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Hey Gang, sorry, it has been a while!  Got busy and the Honda moved down the project list....  BUT....  I have some good news to report.  I stripped the plastics off and ran it around like that for better troubleshooting purposes.  I have not had an oil temp issue since removing the plastics (though, I have the stock air intake and box removed so there is more air movement that previous).  I removed the connectors from the CDI, all looked good and had stock dielectric grease still in the plug (I am assuming it was stock grease).  I ran it around for a while and then it started its coughing and not wanting to start issue.  I reached up, tapped the CDI, and boom, she fired right up.  This happened about 6 times, EVERY time I tapped the CDI, she immediately fired again.  I think its safe to say that is the issue.  I would like to just buy another one, what vendor do you all recommend?  Thanks for all the help!

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Looks like it's $136 here, free shipping.

 

Just make sure on your year and model, as those old 350's all use a different CDI, and they don't interchange

 

Link is to a 1987 350D (look under wiring harness in the drop down, and then it's part number 3)

 

https://www.rockymountainatvmc.com/oem-schematic/8

 

There is also a 1987 350A and that one is different, so look at the old part and make sure the numbers match, or look at the sticker up front on the frame, which will say "350A" or "350D"

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I have the new CDI installed, ol' girl is running like a champ.  Thank you all so much for the insight and experience that you have with troubleshooting these awesome machines!

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count yer blessings !, most oem c.d.i.'s for these are discontinued today !. makes me wonder how you got yer hands on an oem c.d.i. ?..hmmmm..lol.

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Ha, @jeepwm69 hooked me up with a link to a parts supplier who had two available!  Hopefully, this one will last me for another 35 years.  Though, I may try the baking trick that @retro mentioned early on in this thread so as to have a viable backup.  Has anyone every disassembled to see about re-soldering some of the cold solder joints?  Just out of curiosity!

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1 hour ago, JeffersonDeere said:

Ha, @jeepwm69 hooked me up with a link to a parts supplier who had two available!  Hopefully, this one will last me for another 35 years.  Though, I may try the baking trick that @retro mentioned early on in this thread so as to have a viable backup.  Has anyone every disassembled to see about re-soldering some of the cold solder joints?  Just out of curiosity!

i have heard of stories of some taking them apart ?, but i have never tried it. the circuit board is incased in a solid rubber compound, and it will not be easy to get it all out, and out of the way from what i have seen.

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Looks like you got the last CDI Rocky Mountain had for the 87 350D.  They show unavailable for the 86-87 350A and the 88-up 350D, so you got lucky!

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3 minutes ago, jeepwm69 said:

Looks like you got the last CDI Rocky Mountain had for the 87 350D.  They show unavailable for the 86-87 350A and the 88-up 350D, so you got lucky!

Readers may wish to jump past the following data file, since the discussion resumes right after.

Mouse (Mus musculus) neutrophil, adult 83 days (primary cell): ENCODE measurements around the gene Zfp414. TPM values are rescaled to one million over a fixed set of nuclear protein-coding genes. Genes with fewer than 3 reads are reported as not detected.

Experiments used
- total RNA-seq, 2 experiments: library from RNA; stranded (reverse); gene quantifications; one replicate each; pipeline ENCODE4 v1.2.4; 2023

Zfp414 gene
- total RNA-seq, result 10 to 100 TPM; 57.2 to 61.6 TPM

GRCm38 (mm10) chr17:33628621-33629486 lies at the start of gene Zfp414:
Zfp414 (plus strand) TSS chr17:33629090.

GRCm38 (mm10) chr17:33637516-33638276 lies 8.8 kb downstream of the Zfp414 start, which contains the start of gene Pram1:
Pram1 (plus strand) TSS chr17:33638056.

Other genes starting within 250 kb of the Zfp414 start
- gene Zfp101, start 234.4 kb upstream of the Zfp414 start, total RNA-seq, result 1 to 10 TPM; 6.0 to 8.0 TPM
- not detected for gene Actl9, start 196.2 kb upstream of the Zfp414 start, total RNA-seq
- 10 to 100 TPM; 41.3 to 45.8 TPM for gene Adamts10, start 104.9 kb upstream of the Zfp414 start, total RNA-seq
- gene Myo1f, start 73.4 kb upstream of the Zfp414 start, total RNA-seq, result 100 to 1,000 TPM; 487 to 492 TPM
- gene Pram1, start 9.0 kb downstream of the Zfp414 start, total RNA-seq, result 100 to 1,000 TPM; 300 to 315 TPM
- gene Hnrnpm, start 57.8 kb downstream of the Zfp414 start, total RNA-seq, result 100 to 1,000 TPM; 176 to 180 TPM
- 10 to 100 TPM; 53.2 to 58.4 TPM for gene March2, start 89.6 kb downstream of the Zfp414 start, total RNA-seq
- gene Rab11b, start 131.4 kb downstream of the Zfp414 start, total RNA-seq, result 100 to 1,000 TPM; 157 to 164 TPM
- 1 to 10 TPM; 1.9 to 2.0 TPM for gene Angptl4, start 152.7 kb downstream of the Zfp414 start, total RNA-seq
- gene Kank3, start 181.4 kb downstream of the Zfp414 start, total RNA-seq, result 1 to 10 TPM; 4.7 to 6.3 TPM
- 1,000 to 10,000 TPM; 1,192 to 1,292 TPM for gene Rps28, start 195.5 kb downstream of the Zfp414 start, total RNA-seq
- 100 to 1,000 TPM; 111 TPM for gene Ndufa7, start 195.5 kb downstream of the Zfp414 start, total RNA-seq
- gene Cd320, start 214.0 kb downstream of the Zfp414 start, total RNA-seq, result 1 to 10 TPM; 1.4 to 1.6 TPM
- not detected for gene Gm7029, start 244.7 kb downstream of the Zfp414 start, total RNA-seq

yes he did !, i looked for one, for mine a couple days ago when i ran across this post, went to see if they had another ?, nope !. reason i went to look : i already knew honda discontinued them !..lol.

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Posted (edited)

Best bet is to inspect the CDI for breaks in the potting. Then bake connector-side-up at 200F for at least three hours. Let cool completely before you reseal any potting cracks. Then reinstall 

 

I tried to disassemble a bad CDI with zero luck. The circuit board is covered with electronics and tightly fitted into the plastic box, and encased in that potting compound. i tried to cut off the box with a cutting wheel—and cut the edge of the CB. in several places. Honestly i would have no idea how to fix one.

 

if you want to try—Lightly cut each of the 8 hard plastic corners and try to peel them off. this would expose all the potting. 

 

i saw a guy dissolve the potting in acetone. Yes it dissolves the potting, but also the jackets of the internal wiring and color coding of the components.

 

 

Edited by Goober
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@Goober, Oy vey.  Sounds like I will just be baking it as you suggested!  Based on how hard they are to find, I figure it might be handy to have the old one on hand (baked) as a backup in case its needed.  Thanks for all the help!

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Posted (edited)

Even faulty parts have value, if only for testing or to be scavenged for components. If you bake it and it is only temporarily revived, that’s good so you can use it for testing maybe a future foreman!

 

if you absolutely can’t get it to work and want to strip it open, hey at least share with us the process. I know you can cut the short corners with a dremel cutter. However, if i had a do-over, I would cut the case bottom corners steering on the large flat bottom instead of directly on the corner. The flat circuit board edges more closely align with the sides of the case, so if you cut along the short Side of the case you’re more likely to run into the circuit board.

Edited by Goober

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I have had very good luck "baking" both the fan controllers and CDI modules over the years

I have some folks tell me that are still working just fine 15 years after the fact 

I usually bake them at 450 for 7-8 minutes as most solder these days melts at 400-450 degrees 

I would say 8(ish) out of 10 times it fixes them   

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@Goober Haha, ah....You have pretty much convinced me NOT to attempt it!  I like the baking idea that you recommended along with @AKATV.  I can't tell you all how much I appreciate your help.  Thanks all!